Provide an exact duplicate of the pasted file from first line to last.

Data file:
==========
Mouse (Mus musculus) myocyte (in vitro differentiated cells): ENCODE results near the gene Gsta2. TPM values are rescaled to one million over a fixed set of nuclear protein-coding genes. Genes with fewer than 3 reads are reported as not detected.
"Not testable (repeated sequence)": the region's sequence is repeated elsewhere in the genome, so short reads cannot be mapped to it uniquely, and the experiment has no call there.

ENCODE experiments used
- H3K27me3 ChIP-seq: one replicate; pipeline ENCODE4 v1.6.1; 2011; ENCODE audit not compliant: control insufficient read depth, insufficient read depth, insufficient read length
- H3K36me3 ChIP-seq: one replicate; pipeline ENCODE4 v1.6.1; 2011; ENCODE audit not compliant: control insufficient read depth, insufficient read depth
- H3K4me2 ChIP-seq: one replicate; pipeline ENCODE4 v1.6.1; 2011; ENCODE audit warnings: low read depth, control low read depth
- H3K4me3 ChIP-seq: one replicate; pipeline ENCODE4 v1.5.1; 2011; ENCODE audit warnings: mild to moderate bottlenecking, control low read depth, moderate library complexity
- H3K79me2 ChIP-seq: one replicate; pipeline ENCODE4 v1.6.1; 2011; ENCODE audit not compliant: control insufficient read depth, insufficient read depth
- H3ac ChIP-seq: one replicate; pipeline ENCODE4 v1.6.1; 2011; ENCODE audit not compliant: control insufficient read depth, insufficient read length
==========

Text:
Mouse (Mus musculus) myocyte (in vitro differentiated cells): ENCODE results near the gene Gsta2. TPM values are rescaled to one million over a fixed set of nuclear protein-coding genes. Genes with fewer than 3 reads are reported as not detected.
"Not testable (repeated sequence)": the region's sequence is repeated elsewhere in the genome, so short reads cannot be mapped to it uniquely, and the experiment has no call there.

ENCODE experiments used
- H3K27me3 ChIP-seq: one replicate; pipeline ENCODE4 v1.6.1; 2011; ENCODE audit not compliant: control insufficient read depth, insufficient read depth, insufficient read length
- H3K36me3 ChIP-seq: one replicate; pipeline ENCODE4 v1.6.1; 2011; ENCODE audit not compliant: control insufficient read depth, insufficient read depth
- H3K4me2 ChIP-seq: one replicate; pipeline ENCODE4 v1.6.1; 2011; ENCODE audit warnings: low read depth, control low read depth
- H3K4me3 ChIP-seq: one replicate; pipeline ENCODE4 v1.5.1; 2011; ENCODE audit warnings: mild to moderate bottlenecking, control low read depth, moderate library complexity
- H3K79me2 ChIP-seq: one replicate; pipeline ENCODE4 v1.6.1; 2011; ENCODE audit not compliant: control insufficient read depth, insufficient read depth
- H3ac ChIP-seq: one replicate; pipeline ENCODE4 v1.6.1; 2011; ENCODE audit not compliant: control insufficient read depth, insufficient read length